Erika Smith, technology director at General Mills (center), joins (from left) Ory Zik of Lux Research and Bruce Friedrich, of New Crop Capital, at the Future Food-Tech conference. Photo: Teresa Novellino

Erika Smith, technology director at General Mills (center), joins (from left) Ory Zik of Lux Research and Bruce Friedrich, of New Crop Capital, at the Future Food-Tech conference. Photo: Teresa Novellino

Teresa Novellino writes in the New York Business Journal that we should expect to see more plant-based proteins, algae and meat-mimicking products on our plates and in our grocery stores in the future. Alternative foods dominated the discussion at Rethink’s Future Food-Tech conference this week in Manhattan, where figuring out how to feed everyone on the planet as the global population explodes was an overriding theme. And startups aren’t the only ones concerned about developing alternative food sources. One of the panelists discussing “The Future of Animal-based and Alternative Protein” was Erika Smith, technology director at General Mills.

“It’s pretty clear based on all the information we have: the (global) population will be 9.5 billion by 2050 and our food demand expected to increase by 70 percent by then,” Ms. Smith said. “We know that our land and water resources are limited. Unless there is a huge innovation in the animal protein space, we’re going to have to rely on plant proteins. We need to position ourselves to be competitive in the space, as we’re looking at the alternatives.”

General Mills first looks at what the consumer wants, and decides on products via that lens, she says. That said, the company is “bullish on plant proteins,” and interested in technologies surrounding, for example, the use of algae in food products, she said. “Taste is important, nutrition is important, and safety is of paramount importance,” she said.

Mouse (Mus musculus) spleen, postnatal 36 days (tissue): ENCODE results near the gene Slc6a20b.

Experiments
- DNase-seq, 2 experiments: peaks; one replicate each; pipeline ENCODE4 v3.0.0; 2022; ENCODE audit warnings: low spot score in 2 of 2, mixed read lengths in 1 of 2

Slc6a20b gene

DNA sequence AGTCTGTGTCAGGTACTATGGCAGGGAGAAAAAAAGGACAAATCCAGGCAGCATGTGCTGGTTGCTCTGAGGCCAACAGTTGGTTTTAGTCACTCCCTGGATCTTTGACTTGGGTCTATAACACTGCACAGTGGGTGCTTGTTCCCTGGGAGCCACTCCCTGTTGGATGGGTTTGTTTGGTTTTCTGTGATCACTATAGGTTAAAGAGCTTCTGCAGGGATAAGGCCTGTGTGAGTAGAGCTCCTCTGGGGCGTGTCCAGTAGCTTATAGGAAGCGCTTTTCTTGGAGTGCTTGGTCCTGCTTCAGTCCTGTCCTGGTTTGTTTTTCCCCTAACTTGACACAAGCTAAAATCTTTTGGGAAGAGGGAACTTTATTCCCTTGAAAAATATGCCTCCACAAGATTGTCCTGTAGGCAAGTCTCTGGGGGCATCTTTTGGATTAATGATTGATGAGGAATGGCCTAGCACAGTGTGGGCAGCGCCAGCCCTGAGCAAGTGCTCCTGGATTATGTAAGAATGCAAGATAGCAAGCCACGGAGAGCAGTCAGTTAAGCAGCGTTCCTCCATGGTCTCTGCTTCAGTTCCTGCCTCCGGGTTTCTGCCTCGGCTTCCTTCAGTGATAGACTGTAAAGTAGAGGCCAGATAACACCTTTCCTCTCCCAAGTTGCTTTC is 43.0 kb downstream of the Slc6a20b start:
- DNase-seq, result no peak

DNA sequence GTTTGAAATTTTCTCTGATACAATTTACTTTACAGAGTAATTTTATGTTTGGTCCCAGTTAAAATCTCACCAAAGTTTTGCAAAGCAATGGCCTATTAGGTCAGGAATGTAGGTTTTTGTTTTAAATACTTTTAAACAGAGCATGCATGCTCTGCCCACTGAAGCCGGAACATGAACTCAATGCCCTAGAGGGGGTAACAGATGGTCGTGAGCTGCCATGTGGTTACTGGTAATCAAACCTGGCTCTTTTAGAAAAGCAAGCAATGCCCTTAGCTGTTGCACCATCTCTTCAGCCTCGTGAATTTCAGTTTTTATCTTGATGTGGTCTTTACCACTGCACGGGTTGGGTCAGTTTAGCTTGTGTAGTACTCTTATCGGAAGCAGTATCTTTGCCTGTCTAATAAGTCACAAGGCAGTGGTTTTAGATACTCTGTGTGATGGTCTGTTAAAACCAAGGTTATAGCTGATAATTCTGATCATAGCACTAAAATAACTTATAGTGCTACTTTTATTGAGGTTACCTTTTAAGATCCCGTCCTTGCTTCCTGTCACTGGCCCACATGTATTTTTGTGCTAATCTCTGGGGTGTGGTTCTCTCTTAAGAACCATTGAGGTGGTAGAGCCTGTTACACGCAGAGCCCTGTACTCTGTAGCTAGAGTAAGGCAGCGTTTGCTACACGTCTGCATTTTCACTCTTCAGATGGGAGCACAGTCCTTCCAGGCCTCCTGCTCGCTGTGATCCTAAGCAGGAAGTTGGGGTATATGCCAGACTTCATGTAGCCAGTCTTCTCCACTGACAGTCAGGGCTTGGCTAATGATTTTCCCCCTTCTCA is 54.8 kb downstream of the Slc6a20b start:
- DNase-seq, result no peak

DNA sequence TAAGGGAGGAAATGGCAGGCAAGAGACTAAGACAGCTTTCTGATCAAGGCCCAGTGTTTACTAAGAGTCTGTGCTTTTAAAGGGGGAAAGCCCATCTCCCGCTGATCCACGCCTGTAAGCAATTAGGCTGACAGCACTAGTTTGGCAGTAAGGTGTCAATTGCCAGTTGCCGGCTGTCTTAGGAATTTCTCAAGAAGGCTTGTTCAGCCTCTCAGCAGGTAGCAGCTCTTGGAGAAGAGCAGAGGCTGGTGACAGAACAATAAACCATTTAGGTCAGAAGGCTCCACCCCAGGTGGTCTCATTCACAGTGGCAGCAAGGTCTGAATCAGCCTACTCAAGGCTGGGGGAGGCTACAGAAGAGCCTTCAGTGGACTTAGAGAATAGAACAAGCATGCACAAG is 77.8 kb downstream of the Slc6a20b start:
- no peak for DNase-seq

For others in the food industry, the toll on the environment and the energy it takes to produce meat are also driving the field of alternative proteins.

Bruce Friedrich, founding partner, New Crop Capital and executive director of the Good Food Institute, cited the inefficiencies and environmental impacts of producing animal meat. He said a chicken requires nine calories of feed to produce one calorie of meat. Soy and legume proteins produce 2 grams of carbon dioxide per protein calorie versus 54 grams for chicken, which is the least polluting protein among meats.

“It’s an extraordinarily good time to be getting into the food technology of plant proteins,” Mr. Friedrich said, pointing out that Google executive chairman Eric Schmidt cited it as one of the top six innovations that would improve human life by tenfold.

One issue, until and unless the plant-based meat category scales, is cost. “We tie it to beef parity because we believe these emerging protein types will be cost-competitive with the other meat,” said another panelist, Ory Zik, vice president of analytics for Lux Research. “The question is how long will it take?”

Ms. Smith said that, right now, affordability is also a “significant hurdle,” for General Mills. “We would adopt more alternative protein systems if they were more in line with conventional proteins,” she said. “Right now they are more expensive.”

Still, one area that startups might have over say, dairy and eggs, she said, is price volatility. “If these innovative startups can make products have flat pricing, that would be huge.”

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